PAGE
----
I have been gently pushed into reading Poison Study by my friend Bee since she first announced that it was one of her favourite books ever! Not only is it fantasy (check) but it has a strong female protagonist (check) and a really unique premise (triple check!), so if I wasn’t hooked already it didn’t take me long. When Maddie started reading the series too I knew I had to get a move on so I finally picked it up. Now while the book is good, it didn’t grab me. I can’t pinpoint one aspect in particular that I can hold responsible, but it fell just short of my expectations.
Yelena is definitely a strong character. On top of training in the art of poisons she learns self-defence and doesn’t need a man to save her 24/7. She’s kind of shaky with standing up for herself at first, but as the plot progresses and she gains more confidence she starts to take an active role in proceedings. She even stands up to the hot guy she has feelings for rather than turning to mush around him and acting all silly. The romantic subplot itself doesn’t even become an overt element of the story until almost the end of the novel. It’s understated and believable, not insta-lovey in any way.
Plus she’s not afraid to kill. There’s nothing worse in fantasy novels when murder and cruelty is an everyday occurrence and yet the main character is against doling out any form of punishment, even to defend herself from the psychos. Yelena doesn’t flinch if some killing needs to be done.
An additional point is that the magic in this world is pretty well explained. I like that it comes with a warning label and is not something that can be used trivially. Also, the supporting characters are really well written, particularly the members of Yelena’s little training group. Ari and Janco provided some much needed light relief at points throughout the story and their friendship with Yelena felt genuine. Their loyalty was endearing and I almost wanted her to get together with one of them rather than Valek!
Okay, so ‘bad’ might be quite a harsh word to use here. I prefer ‘average’. There was nothing awful about this book, I just wasn’t captivated by it. The setting for a start is just a little vague for my liking. I’m not saying I want to be drowning in details – not all novels are going to have Game of Thrones level world building – but it felt like Snyder figured out enough of her world to be able to set the scene for us and then didn’t go that bit further and flesh it out. I wasn’t submersed in it but with Yelena off on her travels maybe this will change in book two.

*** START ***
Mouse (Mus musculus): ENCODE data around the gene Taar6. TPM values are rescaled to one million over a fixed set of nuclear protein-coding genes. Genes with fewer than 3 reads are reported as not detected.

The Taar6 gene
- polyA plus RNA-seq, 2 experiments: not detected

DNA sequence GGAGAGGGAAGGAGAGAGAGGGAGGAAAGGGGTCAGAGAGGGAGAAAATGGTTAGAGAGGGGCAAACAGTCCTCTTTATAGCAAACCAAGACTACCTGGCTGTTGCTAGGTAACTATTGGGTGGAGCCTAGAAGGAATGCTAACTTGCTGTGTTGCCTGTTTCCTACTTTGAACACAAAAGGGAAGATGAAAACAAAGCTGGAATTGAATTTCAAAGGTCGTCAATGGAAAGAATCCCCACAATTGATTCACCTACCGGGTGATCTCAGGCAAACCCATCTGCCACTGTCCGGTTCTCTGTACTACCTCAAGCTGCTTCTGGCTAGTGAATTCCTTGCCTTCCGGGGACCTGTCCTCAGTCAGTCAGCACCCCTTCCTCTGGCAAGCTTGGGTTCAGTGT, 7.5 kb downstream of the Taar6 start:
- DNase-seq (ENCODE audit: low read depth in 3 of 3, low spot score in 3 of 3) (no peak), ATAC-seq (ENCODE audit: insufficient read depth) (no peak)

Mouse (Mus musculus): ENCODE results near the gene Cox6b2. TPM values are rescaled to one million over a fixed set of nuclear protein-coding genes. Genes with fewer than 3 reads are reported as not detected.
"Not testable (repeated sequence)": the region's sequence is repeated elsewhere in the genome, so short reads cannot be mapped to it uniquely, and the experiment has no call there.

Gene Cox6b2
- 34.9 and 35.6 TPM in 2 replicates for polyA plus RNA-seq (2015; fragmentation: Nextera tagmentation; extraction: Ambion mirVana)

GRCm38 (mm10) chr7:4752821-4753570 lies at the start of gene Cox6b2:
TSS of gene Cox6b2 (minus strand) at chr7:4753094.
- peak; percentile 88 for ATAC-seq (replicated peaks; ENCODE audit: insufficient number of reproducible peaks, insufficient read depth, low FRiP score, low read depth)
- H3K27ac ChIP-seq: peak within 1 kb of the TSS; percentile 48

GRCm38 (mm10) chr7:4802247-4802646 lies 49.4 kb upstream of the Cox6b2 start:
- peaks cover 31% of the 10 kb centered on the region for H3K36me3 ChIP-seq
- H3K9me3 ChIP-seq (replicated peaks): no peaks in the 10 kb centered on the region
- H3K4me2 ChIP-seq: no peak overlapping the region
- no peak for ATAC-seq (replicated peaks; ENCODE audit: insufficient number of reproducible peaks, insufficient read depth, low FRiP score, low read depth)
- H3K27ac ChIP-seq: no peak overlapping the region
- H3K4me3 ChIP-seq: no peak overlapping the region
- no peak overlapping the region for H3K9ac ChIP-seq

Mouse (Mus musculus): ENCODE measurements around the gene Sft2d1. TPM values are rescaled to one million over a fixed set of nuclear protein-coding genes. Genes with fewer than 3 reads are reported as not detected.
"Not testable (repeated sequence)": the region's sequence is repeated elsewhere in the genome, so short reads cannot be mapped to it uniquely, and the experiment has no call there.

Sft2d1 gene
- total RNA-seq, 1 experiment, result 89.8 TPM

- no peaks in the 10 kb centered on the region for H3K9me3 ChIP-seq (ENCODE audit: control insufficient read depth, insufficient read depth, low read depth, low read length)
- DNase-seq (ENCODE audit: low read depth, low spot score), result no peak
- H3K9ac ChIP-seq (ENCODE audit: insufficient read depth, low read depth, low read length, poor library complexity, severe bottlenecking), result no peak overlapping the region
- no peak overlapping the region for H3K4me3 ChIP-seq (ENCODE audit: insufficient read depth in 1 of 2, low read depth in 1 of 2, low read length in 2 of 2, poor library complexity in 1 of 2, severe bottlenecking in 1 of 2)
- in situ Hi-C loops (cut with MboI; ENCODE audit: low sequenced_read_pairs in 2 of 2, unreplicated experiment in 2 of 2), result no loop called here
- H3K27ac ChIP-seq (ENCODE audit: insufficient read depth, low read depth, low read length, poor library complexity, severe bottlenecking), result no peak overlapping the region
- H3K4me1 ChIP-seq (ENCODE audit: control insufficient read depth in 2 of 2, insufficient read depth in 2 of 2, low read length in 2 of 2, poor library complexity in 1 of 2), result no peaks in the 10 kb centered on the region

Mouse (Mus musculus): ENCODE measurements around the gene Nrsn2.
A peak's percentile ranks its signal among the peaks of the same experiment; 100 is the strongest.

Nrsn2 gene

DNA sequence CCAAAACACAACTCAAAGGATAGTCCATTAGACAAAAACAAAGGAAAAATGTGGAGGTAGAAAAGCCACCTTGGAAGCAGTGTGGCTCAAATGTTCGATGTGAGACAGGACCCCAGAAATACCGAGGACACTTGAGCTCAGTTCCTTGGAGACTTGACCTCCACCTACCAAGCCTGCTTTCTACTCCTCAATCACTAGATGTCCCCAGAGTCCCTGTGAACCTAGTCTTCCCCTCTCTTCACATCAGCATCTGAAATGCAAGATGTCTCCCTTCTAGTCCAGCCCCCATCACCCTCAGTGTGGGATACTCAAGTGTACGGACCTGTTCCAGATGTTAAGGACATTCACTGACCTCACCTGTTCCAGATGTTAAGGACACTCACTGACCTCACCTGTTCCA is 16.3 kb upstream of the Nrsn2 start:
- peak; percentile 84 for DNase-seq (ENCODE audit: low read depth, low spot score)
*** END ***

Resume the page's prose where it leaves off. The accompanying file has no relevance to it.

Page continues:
Speaking of Yelena I felt bad that I didn’t engage with her as much as I desperately wanted to. Although we got her first person perspective I couldn’t connect with her despite supposedly being in her head. Somehow I didn’t feel her pain or her triumphs as acutely as I’d expected. She was still really likeable though, so I was gutted that I didn’t care very strongly. I find it hard to picture her standing out from the whole host of amazing female protagonists that I’ve already read about.
Another thing I didn’t care much about was her love life. I was more on board by the end but even so… The age gap never bothered me but the fact that she fancied a man who was literally poisoning her confused me. They didn’t trust each other enough to talk openly until the book was nearly over. And let us not forget that her boyfriend may yet be sent to kill her. Not the basis for an open, loving relationship if you ask me. Still, no stupid love triangles so thank heavens for small mercies!
As for the Commander, I have mixed feelings. On the one hand he’s a great guy who brought down a tyrannical king and his corrupt system. On the other hand he kills all magicians, executes people without trials and discourages reading and pursuing knowledge. Not cool, dude.
I don’t think Poison Study is my favourite fantasy novel ever, but I do think it has a lot of potential and I certainly want to continue on with the series. Bearing that in mind I’m going to settle on a three star rating with the hopes that future instalments will set this series apart from the rest.